Whether you like it or not, there is no way to avoid the fact that social media is here to stay. For insurance sales professionals who want to grow their client lists, you have no choice but to participate. According to an October 2011 study published by The Small Business Authority, 57% of sales professionals polled use social media to connect with new prospects. 58% use it to keep in touch with current and past clients.
1) Creating Profiles and Then Never Using Them – You created profiles on LinkedIn, Facebook and Twitter. You filled in the basics, but became too busy to ever go back again.
This is a huge mistake. These days, many professionals are in the habit of “Googling” people before they ever meet with them. They find that social media offers insights into a person and their business practices. If they find that you have nothing but a series of empty and neglected social media profiles, it sends the message that maybe you are not serious about what you do.
No one expects you to spend hours a day on social networking profiles – after all, you have to build your pipeline for lead generation and sales, follow up with potential clients, and build your book of business. However, 5 minutes every day is something you can spare. That is all it takes. You can even schedule your main updates ahead of time with an application like Tweetdeck orHootsuite.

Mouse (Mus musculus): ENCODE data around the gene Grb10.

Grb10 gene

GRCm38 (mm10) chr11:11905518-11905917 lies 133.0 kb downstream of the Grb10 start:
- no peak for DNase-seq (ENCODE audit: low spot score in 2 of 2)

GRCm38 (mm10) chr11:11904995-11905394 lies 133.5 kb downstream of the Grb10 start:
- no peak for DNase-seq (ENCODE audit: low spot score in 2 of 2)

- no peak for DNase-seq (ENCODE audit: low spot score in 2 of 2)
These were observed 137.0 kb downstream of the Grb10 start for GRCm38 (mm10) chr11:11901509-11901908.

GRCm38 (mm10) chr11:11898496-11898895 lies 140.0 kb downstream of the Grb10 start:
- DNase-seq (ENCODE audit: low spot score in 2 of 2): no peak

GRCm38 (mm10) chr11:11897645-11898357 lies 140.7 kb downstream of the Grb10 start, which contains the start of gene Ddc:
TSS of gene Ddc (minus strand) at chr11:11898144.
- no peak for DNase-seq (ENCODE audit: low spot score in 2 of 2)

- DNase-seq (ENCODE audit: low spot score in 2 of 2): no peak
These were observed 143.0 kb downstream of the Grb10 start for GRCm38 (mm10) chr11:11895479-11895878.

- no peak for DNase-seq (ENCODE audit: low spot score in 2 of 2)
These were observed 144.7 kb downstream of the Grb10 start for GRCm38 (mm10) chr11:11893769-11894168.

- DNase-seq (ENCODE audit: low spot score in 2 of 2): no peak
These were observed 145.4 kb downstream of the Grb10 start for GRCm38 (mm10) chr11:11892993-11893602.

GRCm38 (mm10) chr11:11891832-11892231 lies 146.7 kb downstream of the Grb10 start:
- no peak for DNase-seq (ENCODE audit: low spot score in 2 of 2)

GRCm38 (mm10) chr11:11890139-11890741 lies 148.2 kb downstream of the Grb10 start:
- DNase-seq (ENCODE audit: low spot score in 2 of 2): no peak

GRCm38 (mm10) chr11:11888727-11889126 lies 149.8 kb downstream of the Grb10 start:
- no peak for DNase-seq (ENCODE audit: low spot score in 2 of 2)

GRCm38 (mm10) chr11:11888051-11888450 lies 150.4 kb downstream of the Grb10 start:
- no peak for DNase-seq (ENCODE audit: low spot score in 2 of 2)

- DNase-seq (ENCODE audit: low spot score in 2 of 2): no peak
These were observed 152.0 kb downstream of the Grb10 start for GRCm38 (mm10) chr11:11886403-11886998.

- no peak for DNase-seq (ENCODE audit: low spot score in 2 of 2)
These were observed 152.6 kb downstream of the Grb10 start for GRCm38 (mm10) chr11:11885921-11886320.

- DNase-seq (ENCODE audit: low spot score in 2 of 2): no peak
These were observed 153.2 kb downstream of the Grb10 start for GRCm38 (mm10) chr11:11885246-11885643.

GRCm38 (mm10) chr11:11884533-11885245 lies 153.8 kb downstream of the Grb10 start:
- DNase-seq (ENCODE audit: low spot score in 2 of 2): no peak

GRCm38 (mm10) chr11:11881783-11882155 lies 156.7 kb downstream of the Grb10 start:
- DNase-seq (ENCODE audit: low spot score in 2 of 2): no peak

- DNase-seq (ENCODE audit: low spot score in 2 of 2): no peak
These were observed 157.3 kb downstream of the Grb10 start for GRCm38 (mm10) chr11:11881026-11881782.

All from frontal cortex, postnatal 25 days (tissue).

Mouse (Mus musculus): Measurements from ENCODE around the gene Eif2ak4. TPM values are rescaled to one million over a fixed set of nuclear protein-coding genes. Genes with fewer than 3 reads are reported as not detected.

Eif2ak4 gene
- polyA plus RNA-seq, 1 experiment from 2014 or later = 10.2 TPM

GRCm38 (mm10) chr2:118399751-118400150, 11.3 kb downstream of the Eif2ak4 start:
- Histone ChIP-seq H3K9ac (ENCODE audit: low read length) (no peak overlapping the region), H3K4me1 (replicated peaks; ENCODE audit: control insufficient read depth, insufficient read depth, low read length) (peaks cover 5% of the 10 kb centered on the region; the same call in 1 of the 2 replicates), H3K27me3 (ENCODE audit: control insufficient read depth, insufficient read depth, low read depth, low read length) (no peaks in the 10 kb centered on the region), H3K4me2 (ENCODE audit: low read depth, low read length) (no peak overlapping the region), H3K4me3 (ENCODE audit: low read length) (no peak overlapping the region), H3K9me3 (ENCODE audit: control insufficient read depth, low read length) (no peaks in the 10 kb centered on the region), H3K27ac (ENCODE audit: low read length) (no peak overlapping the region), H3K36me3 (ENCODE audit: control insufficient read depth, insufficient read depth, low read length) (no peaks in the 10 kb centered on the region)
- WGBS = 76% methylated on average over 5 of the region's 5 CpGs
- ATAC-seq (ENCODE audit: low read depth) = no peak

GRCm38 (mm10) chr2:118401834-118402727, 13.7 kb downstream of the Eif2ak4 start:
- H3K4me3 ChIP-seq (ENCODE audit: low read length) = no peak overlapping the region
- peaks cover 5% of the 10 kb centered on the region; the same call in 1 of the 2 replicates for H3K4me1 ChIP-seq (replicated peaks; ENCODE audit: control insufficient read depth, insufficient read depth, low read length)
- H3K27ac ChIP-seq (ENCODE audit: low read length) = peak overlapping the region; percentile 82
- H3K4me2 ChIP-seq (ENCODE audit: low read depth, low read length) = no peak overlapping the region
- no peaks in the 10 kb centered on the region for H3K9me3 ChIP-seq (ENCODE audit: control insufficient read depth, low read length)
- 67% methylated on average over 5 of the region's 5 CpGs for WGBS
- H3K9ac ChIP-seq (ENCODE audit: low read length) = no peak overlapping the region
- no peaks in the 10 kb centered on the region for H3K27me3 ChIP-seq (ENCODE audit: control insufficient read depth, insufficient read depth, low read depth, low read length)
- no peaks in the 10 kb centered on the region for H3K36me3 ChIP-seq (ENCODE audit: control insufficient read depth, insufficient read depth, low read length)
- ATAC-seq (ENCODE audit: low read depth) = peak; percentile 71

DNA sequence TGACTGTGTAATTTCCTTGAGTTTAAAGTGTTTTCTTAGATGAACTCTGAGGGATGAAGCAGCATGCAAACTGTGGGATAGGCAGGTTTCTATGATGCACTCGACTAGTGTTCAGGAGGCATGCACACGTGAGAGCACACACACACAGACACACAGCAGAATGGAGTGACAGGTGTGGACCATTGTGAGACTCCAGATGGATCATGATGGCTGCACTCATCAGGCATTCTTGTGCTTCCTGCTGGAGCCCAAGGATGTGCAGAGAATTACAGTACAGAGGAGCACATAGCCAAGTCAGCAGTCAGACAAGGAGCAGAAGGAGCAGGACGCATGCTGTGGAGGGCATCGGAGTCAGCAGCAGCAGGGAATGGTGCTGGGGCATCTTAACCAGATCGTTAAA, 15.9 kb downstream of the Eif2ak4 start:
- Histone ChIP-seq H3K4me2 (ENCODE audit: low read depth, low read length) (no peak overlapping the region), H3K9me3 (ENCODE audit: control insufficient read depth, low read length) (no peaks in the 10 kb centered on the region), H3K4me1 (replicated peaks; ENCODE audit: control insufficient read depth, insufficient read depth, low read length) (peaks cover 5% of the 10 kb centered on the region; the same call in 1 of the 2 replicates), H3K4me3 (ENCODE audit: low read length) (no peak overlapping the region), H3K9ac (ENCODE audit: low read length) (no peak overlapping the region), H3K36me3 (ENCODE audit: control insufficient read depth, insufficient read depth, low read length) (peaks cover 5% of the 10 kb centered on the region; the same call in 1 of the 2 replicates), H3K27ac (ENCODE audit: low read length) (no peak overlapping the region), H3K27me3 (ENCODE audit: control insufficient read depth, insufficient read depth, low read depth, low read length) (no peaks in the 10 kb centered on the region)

2) Being Too Stiff – Face to face, you are a warm, engaging person who is a great listener. These are the traits that make you a successful insurance salesperson. Your social media accounts, on the other hand, are full of stiff and boring updates that are devoid of personality.
Social media is an opportunity to share your business’ voice with a wider audience than ever, as well as to stay connected to important people easily. Therefore, make sure your social media accounts reflect your unique “voice” that helps you close deals with insurance leads.
3) Using Social Media as a Venue for the “Hard Sell” – The biggest mistake made with business social media pages is seeing them as a venue for a hard sell. That is not what social media is about. It is about developing the relationships you need to attract clients. Using your Twitter account to blast a stream of hard-sell messages is considered spamming. Save the selling for your first sales meeting.
As you approach 2012, consider adding social media to your marketing calendar. Along with using actionable business intelligence, e-mail marketing, and referral relationships, social media is an integral part of your overall marketing strategy.